Palin was originally scheduled to speak by satellite transmission but she surprised everyone at the end by actually showing up in person. I live in the most conservative state in the Union, Utah. She started off her speech trying to relate to the crowd. The event was held at Energy Solutions Arena, the home of the Utah Jazz. She spent five minutes telling us about how great it was that she was speaking in our basketball arena and the ties that the state of Alaska has with the Utah Jazz. Carlos Boozer, a Jazz player, grew up in Alaska. John Stockton's wife was from Alaska, Karl Malone likes to fish in Alaska and she claims to have done a 7th grade book report on "Pistol" Pete Marovich.

While most of the other speakers were able to walk around the stage talking as they moved about, she stayed at the podium that was set up for her. She was the only speaker to use a podium and she appeared to be reading her speech most of the time. At times she was reading it word for word, as her eyes did not leave the paper and she would correct herself, when she mis-pronounced something.

While I was trying to figure out where her Utah Jazz and Alaska analogy was going, she then started to talk about the great basketball coach, John Wooden. She started to quote a number of his famous sayings. I was not aware that she was on her small high school's basketball team. She told us how John Wooden's philosophies and coaching skills, shaped her into who she was today and that they were some of the most influential and driving forces in her life today. She not only quoted him but she also went through his pyramid of success. I thought this was odd, as most of the other speakers were talking about their own philosophies and what they had learned in their life to shape them into who they were. She was using someone elses material.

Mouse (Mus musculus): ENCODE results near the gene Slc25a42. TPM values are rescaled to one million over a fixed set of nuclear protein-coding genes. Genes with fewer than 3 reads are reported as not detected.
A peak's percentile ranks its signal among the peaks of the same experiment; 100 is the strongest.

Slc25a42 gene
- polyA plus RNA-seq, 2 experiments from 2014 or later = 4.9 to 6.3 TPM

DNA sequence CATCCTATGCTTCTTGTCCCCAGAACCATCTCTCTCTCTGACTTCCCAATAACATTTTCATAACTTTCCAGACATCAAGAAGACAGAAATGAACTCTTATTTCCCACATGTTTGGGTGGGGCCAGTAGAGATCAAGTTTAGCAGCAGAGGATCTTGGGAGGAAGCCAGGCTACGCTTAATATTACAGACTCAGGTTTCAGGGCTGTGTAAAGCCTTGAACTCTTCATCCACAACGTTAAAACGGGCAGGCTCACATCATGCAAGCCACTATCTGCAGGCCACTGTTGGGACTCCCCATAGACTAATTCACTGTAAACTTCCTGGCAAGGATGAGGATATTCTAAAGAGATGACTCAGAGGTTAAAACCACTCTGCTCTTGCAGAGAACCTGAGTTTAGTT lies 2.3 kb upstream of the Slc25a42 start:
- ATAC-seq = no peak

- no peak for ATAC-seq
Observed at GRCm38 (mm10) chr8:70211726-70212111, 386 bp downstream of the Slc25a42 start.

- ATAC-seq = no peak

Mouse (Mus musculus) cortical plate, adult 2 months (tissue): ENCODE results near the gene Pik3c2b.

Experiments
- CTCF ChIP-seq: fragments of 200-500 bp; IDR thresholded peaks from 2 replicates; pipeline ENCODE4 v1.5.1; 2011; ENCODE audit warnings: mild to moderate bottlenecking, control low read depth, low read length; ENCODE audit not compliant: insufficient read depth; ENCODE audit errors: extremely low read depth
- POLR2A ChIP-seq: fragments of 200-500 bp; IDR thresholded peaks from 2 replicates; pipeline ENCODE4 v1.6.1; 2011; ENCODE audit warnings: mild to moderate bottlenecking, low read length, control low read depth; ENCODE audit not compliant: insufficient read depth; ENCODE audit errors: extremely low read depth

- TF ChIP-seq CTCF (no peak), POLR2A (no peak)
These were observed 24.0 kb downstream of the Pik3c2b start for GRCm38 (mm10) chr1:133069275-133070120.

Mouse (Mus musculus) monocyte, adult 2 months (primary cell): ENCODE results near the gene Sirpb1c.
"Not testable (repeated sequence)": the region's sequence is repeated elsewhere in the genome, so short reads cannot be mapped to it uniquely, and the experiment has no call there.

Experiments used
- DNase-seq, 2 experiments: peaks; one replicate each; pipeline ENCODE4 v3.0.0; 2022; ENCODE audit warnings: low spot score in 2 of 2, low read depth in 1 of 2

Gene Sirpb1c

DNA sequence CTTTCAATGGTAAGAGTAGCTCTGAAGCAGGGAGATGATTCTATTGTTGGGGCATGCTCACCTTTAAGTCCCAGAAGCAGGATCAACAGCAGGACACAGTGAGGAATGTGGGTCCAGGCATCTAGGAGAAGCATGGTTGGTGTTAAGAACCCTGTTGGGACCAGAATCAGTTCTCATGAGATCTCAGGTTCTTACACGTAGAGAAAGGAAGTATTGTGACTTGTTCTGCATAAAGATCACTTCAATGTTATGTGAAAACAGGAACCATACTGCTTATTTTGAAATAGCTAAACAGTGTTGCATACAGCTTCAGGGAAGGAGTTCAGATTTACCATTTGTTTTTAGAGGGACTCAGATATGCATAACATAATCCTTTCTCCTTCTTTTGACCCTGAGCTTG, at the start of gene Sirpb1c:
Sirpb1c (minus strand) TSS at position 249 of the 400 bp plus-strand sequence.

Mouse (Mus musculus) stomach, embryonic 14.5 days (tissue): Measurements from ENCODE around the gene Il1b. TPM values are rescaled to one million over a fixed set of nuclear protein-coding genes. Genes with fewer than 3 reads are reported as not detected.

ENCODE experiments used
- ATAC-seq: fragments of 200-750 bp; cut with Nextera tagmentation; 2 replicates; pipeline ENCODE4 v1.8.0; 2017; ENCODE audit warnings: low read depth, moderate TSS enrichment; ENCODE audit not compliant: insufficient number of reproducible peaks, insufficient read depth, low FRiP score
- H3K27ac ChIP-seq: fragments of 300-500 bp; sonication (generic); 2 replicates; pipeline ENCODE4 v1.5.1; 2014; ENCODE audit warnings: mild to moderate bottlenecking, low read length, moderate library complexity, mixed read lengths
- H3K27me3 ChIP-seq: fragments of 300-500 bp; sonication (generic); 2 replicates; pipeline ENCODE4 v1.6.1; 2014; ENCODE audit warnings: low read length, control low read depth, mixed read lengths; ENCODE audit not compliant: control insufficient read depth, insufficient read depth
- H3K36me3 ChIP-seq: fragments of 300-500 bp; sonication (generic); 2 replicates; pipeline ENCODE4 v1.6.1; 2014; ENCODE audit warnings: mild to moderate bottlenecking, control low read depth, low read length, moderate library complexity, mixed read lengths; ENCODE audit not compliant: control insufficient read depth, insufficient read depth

During her teams playoff run, she had hurt her knee. She was devastated that she could not play in a few of the playoff games and she let her coach know that if the team did make it to the championships game, she was going to play no matter what. She did not want to waste all of her practice time and effort that she put into playing basketball to be for nothing. She went into quite a bit of detail about her high school career, as she spoke on it for close to 30 minutes.